‘Dancing at Lughnasa’ Weaves Unforgettable Tale
Alma College Theatre presents “Dancing at Lughnasa,” a poignant play that explores the lives of five unmarried sisters living in Ireland who are poor in money, but not in spirit.
The performances take place at 8 p.m. Thursday, Feb. 17th, Friday, Feb. 18th and Saturday, Feb. 19th and at 3 p.m. Sunday, Feb. 20th in the Remick Heritage Center, Strosacker Theatre. Tickets are $10 for adults, $5 for seniors 62 and up, and free for Alma College staff, students, and youth 18 and under. Seating is reserved. Call (989) 463-7304 for ticket information.
“It’s a wonderful play,” says Joe Jezewski, the play’s director. “I’m hard pressed to pick a single favorite play, but this one would definitely be on the list. A good play really lifts us out of ourselves to some other level, and this play does just that.”
A student works in the theatre costume shop.
The play takes place in Ballybeg, Ireland during the 1930s, around the time of a harvest festival intended to honor the Celtic god of the harvest, Lugh. Michael, the narrator, reflects on his life as a 7-year-old boy growing up with his mother and his aunts.
“It’s not until after he sees the ramifications of his life that he can look back with a sense of fondness,” says Jezewski. “The changes are catastrophic for his family, but in retrospect he still has hope, awe and wonder. He’s in touch with a sense of otherness and reminds us that it’s more than events themselves that we remember.”
Jezewski says he is particularly fond of the following line from the play:
“Dancing as if language had surrendered to movement - as if this ritual, this wordless ceremony, was now the way to speak, to whisper private and sacred things, to be in touch with some otherness… Dancing as if language no longer existed because words were no longer necessary.”
“This is a unique moment where the sisters speak through this dance they do,” he says. “It’s not about words but about inner longings and passions not allowed in a strict Catholic society. It’s about layers of feeling that words just can’t express.”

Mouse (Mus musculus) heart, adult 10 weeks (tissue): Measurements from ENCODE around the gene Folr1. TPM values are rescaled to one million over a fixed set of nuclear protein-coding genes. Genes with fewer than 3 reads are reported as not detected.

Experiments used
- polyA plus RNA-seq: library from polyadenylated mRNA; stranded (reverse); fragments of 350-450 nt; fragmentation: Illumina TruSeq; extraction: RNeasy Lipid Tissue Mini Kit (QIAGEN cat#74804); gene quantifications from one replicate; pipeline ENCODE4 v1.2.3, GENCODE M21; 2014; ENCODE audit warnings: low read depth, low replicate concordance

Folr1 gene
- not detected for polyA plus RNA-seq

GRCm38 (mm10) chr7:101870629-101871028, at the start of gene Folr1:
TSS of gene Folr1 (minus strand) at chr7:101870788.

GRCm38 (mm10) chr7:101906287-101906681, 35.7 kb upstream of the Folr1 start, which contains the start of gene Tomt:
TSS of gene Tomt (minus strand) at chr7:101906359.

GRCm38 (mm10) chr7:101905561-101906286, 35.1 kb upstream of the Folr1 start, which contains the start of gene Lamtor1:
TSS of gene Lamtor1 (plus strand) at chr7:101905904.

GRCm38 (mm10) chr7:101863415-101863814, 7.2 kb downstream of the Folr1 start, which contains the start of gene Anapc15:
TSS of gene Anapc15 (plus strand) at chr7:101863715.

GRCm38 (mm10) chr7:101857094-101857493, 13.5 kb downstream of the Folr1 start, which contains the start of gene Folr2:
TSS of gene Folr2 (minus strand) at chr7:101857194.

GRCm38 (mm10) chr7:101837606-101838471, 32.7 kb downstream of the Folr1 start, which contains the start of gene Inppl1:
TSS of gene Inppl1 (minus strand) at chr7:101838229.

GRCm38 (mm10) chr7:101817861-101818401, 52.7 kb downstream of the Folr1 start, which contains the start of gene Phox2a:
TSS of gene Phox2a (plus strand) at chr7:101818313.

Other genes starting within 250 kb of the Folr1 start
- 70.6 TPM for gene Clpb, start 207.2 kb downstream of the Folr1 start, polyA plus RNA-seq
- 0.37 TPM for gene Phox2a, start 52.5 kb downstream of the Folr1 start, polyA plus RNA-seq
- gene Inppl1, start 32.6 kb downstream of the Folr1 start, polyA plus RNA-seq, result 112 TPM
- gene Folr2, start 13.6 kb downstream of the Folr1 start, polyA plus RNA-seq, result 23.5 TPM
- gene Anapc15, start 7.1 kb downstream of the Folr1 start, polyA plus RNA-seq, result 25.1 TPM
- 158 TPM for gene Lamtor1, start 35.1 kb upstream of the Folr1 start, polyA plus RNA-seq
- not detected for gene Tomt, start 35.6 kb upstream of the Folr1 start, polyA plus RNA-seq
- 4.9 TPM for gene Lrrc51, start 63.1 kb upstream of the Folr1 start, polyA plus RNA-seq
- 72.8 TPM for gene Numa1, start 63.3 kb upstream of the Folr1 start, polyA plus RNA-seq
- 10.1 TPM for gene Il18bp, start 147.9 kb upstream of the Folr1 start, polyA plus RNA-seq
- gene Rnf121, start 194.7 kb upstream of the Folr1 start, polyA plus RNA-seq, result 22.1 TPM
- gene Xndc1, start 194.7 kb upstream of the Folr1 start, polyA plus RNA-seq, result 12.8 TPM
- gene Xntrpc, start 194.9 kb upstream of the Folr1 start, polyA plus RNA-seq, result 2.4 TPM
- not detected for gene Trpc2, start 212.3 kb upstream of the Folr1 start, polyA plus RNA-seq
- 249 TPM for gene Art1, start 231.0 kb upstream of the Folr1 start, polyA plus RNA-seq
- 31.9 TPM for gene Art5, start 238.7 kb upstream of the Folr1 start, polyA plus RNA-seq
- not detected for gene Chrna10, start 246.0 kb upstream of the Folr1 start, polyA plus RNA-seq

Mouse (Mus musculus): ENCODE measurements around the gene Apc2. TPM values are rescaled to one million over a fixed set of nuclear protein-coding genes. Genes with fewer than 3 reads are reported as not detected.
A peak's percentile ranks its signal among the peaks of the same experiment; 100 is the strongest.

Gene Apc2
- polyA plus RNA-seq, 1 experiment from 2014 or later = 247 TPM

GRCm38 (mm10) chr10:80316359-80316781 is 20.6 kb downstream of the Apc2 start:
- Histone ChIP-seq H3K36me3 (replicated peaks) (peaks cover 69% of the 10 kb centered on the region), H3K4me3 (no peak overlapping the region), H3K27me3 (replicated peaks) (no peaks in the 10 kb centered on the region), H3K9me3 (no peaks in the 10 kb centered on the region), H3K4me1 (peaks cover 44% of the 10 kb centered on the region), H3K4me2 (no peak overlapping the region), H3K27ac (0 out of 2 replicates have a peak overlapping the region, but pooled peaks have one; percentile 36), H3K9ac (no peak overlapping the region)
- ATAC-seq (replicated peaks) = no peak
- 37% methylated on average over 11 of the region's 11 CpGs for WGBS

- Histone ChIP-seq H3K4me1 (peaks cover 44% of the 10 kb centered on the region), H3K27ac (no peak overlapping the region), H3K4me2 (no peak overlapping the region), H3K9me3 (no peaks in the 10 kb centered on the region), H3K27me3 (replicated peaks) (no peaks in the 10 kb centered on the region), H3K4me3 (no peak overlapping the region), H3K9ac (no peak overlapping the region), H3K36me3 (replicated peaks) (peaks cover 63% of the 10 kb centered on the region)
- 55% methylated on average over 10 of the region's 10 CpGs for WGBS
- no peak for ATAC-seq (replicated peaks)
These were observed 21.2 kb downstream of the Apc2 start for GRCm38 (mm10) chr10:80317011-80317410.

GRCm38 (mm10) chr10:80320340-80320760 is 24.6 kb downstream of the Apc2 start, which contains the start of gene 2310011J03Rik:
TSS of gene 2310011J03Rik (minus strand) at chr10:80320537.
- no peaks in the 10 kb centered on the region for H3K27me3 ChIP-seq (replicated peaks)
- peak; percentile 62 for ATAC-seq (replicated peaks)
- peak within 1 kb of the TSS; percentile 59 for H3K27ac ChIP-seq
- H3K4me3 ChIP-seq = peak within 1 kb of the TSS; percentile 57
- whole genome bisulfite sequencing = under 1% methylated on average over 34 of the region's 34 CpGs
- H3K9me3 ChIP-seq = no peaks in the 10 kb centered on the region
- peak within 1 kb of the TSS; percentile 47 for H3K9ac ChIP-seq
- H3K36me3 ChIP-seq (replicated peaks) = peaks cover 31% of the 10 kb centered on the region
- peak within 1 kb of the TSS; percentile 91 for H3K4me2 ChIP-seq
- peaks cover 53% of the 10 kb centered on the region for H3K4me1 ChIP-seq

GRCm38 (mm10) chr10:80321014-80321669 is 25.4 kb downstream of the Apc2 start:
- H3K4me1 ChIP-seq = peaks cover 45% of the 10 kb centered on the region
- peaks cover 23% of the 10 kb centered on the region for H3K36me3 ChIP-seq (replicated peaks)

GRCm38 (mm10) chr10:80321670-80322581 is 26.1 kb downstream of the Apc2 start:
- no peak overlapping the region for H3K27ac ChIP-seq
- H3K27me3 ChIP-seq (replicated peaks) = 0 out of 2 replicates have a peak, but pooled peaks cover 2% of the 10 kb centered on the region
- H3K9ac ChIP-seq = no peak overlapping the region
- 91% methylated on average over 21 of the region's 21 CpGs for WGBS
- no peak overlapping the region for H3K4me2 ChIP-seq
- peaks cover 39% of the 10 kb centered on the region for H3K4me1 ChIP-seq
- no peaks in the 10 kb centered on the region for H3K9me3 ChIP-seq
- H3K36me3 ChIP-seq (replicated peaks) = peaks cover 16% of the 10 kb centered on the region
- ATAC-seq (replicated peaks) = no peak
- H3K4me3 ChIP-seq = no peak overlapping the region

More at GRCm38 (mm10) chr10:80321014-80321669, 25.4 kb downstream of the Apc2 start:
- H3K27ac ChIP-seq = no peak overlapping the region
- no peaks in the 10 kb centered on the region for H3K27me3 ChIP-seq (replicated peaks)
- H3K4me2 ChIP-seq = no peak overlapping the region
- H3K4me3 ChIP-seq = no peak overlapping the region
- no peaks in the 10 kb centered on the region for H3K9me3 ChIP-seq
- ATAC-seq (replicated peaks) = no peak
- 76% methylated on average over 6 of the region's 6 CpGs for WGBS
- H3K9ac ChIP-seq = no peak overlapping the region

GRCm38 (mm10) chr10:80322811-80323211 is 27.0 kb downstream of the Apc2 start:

Students involved in the production include Findley, Ohio senior Tara Bouldrey, Traverse City sophomore Tara Riedel and Grand Rapids sophomore Brandon Newton.
Bouldrey, who plays the second oldest sister Maggie, likes the variety of acting styles the performance allows.
“It’s a combination of so many things,” she says. “Everyone sings and dances at least once during the performance, and we get to practice a Welsh-Irish dialect for speaking.”
Newton, who plays Gerry Evans, the father of Michael, says he has enjoyed the challenge of performing his character’s role.
“Playing Gerry forces me to go out of my comfort zone,” he says. “Having to dance and sing while keeping a dialect and remembering my lines — it’s a lot, but I’ve learned so much from it. I know if I’ve walked out feeling exhausted at the end of a rehearsal, I‘ve done my work.”
Riedel, who plays the middle sister Agnes, adds, “Acting teaches you a lot about yourself. It teaches you about bringing down your walls and opening up to yourself and other people.”
While Joshua Olgine is used to being in the spotlight on the stage, he appreciates his position as assistant director for “Dancing at Lughnasa,” if only for the fresh perspective it offers him on theatre.
“It’s fun to see it from the director’s viewpoint,” he says. “I push people, nudge them in their craft as artists. But most of all, I love sitting back and watching it when it’s all done.”
Posted: Wed, February 9th, 2011 at 10:34AM